11. Use W3C technologies and guidelines.

Slide 12 of 17
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Use W3C technologies (according to specification) and follow accessibility guidelines. Where it is not possible to use a W3C technology, or doing so results in material that does not transform gracefully, provide an alternative version of the content that is accessible.

The current guidelines recommend W3C technologies (e.g., HTML, CSS, etc.) for several reasons:

Many non-W3C formats (e.g., PDF, Shockwave, etc.) require viewing with either plug-ins or stand-alone applications. Often, these formats cannot be viewed or navigated with standard Web access or screen reading tools. Avoiding non-W3C and non-standard features (proprietary elements, attributes, properties, and extensions) will tend to make pages more accessible to more people using a wider variety of hardware and software. When proprietary or inaccessible technologies must be used, equivalent accessible pages must be provided.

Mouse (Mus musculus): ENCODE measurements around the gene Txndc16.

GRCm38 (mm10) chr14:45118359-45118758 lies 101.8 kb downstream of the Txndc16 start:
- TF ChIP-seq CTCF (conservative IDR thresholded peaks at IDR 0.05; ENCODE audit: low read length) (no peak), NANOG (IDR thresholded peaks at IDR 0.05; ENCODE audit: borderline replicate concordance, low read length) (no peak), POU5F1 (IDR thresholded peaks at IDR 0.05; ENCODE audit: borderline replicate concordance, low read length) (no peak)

Even when W3C technologies are used, they must be used in accordance with accessibility guidelines. When using new technologies, ensure that they transform gracefully.

Note. Converting documents (from PDF, PostScript, RTF, etc.) to W3C markup languages (HTML, XML) does not always create an accessible document. Therefore, validate each page for accessibility and usability after the conversion process . If a page does not readily convert, either revise the page until its original representation converts appropriately or provide an HTML or plain text version.

Check Checkpoints for guideline 11.

Next slide: Guideline 12.

Introduction: Table-of-Contents Guidelines: Table-of-Contents Checkpoints: Table-of-Contents Examples: Table-of-Contents

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Chuck Letourneau & Geoff Freed

W3C Web Accessibility Initiative

Copyright © 2000 W3C